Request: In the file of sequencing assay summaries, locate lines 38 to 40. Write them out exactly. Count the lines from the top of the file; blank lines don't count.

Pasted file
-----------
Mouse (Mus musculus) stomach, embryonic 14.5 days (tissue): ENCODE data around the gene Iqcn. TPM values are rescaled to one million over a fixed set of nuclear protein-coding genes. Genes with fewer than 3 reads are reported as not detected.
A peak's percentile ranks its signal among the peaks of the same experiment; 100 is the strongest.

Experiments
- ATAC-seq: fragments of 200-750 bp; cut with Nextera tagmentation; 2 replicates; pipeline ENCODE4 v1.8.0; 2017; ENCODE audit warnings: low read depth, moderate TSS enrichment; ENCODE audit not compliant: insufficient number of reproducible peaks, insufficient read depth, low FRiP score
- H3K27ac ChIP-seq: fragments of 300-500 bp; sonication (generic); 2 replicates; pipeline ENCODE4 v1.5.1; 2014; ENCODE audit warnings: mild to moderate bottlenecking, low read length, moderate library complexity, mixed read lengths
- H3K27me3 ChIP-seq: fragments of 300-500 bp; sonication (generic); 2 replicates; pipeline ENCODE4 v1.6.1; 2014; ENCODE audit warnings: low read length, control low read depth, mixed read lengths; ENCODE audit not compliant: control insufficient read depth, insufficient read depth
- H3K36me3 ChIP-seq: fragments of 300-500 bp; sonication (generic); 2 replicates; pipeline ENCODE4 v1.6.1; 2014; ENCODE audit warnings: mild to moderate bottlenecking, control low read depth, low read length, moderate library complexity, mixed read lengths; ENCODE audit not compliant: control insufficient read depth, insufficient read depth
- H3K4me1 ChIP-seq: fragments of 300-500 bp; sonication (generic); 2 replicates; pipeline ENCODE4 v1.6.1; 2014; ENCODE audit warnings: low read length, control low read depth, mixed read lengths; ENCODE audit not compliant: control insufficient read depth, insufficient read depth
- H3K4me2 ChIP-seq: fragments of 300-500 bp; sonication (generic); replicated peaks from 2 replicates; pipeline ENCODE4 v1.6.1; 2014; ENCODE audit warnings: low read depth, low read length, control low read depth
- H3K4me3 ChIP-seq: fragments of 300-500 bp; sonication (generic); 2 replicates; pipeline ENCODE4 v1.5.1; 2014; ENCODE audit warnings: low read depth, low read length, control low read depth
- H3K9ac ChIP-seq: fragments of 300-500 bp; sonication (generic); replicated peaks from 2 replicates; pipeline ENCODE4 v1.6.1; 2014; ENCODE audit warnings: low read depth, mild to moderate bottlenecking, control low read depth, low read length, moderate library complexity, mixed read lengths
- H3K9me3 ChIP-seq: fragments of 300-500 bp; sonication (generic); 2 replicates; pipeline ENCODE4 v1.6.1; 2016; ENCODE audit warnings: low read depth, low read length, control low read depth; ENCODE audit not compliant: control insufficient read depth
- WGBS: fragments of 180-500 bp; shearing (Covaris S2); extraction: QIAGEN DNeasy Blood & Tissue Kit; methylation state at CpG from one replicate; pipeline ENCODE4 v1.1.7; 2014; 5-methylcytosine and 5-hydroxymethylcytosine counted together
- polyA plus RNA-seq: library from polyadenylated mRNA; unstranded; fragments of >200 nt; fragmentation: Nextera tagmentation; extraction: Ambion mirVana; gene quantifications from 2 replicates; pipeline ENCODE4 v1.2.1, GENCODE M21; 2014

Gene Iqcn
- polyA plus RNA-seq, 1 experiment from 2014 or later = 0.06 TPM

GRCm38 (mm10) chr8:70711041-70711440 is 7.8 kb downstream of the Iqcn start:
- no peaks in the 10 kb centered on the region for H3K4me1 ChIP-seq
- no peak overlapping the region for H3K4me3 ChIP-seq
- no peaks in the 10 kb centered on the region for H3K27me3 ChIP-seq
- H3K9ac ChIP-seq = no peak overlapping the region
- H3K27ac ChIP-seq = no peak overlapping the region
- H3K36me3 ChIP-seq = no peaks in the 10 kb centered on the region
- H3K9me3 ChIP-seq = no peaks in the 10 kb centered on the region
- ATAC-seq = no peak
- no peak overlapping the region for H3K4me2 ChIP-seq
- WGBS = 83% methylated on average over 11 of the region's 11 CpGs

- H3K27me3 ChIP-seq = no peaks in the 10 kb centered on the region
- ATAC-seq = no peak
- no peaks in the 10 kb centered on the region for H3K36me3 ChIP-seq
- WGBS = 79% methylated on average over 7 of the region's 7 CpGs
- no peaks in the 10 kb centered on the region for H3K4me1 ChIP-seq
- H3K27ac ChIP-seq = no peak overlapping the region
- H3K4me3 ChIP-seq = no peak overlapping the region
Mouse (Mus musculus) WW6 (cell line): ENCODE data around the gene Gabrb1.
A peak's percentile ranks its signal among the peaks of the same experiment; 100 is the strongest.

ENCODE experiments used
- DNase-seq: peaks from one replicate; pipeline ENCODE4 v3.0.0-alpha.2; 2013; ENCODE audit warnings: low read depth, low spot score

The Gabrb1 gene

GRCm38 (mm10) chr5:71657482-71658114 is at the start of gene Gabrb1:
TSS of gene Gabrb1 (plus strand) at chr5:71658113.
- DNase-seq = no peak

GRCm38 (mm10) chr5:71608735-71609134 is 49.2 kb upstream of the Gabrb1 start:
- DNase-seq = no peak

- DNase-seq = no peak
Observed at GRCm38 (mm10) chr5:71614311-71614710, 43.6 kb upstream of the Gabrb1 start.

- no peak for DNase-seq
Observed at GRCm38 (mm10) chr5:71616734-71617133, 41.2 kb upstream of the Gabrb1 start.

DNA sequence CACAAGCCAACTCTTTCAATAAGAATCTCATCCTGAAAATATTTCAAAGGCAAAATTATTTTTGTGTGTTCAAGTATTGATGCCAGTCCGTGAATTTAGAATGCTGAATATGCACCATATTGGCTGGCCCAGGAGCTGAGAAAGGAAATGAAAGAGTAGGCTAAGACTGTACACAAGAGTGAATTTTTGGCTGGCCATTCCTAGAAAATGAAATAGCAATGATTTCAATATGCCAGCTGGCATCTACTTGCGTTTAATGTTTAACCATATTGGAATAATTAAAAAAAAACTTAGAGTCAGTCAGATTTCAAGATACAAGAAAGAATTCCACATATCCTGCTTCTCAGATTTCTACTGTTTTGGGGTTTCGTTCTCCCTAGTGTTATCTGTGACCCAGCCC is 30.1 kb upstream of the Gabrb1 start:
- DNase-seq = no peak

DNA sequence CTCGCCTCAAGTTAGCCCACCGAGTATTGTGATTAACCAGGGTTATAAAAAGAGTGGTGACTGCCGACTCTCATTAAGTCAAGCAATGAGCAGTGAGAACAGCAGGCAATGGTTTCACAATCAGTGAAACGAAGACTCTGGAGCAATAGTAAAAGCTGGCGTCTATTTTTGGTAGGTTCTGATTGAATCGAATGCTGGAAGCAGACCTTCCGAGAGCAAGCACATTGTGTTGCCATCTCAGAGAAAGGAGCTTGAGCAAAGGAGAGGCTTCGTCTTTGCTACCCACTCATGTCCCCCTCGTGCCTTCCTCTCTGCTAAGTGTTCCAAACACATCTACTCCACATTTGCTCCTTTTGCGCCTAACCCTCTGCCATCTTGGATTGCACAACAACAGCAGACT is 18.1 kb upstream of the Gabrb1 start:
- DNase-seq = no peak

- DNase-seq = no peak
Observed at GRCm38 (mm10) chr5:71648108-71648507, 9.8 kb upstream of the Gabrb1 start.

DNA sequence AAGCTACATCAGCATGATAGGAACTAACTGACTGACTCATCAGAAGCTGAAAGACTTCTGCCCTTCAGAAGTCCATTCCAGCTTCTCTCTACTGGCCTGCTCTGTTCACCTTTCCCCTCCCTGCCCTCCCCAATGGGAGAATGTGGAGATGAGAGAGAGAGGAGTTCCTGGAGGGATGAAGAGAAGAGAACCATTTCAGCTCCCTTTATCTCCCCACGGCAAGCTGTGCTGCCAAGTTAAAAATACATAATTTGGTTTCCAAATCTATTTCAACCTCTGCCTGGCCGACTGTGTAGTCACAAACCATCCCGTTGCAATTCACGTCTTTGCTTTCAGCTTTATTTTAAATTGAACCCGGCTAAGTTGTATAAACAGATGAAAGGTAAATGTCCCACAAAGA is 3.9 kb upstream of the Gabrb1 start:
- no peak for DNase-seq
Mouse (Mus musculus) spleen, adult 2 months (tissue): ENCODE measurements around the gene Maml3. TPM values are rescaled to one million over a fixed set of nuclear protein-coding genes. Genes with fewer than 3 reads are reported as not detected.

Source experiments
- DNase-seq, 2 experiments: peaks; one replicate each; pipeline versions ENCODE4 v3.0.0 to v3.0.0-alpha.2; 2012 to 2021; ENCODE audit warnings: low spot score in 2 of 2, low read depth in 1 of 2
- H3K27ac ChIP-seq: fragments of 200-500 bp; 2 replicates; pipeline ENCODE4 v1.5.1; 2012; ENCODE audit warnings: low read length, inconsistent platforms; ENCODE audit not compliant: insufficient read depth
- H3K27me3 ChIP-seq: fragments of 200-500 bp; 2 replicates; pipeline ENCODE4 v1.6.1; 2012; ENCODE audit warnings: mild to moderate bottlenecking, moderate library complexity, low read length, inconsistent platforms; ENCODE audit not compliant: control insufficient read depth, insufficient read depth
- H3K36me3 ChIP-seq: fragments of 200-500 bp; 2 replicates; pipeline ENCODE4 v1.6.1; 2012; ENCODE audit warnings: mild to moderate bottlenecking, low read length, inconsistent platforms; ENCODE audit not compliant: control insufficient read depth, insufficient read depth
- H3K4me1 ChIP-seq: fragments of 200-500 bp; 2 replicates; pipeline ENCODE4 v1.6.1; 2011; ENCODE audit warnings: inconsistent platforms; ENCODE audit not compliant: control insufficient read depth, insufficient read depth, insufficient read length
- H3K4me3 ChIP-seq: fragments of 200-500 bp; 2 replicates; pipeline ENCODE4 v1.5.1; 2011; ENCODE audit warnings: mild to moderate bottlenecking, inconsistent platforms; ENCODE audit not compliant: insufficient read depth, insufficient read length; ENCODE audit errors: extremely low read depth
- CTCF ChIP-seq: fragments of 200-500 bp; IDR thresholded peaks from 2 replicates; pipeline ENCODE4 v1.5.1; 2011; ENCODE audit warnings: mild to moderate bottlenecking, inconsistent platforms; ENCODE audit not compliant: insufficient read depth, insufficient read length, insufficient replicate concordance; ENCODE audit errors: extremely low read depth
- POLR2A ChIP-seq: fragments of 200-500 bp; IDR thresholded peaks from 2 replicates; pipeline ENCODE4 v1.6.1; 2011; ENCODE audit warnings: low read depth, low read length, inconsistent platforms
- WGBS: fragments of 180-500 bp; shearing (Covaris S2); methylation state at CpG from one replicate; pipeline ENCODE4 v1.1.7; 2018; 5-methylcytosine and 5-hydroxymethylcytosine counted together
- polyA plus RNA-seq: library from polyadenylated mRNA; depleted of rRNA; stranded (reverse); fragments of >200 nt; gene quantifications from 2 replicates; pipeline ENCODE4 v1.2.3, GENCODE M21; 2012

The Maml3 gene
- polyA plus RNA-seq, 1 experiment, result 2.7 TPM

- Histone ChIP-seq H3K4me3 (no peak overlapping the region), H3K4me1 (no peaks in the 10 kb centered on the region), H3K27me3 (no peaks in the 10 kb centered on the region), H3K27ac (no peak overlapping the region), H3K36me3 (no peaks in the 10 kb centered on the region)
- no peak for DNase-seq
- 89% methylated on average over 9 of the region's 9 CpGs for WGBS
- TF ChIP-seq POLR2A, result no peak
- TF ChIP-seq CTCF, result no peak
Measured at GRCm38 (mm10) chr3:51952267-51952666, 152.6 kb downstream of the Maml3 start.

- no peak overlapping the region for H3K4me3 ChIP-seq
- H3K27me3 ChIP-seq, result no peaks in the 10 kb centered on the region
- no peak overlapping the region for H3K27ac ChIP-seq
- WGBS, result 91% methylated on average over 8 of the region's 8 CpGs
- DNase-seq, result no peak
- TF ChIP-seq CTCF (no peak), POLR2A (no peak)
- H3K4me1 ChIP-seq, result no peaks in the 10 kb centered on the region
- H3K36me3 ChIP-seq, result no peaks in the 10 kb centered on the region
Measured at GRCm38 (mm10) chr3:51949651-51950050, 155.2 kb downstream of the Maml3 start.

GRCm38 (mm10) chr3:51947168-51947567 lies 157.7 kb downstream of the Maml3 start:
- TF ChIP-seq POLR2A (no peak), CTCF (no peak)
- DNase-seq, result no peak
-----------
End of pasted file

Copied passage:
- DNase-seq: peaks from one replicate; pipeline ENCODE4 v3.0.0-alpha.2; 2013; ENCODE audit warnings: low read depth, low spot score

The Gabrb1 gene

GRCm38 (mm10) chr5:71657482-71658114 is at the start of gene Gabrb1: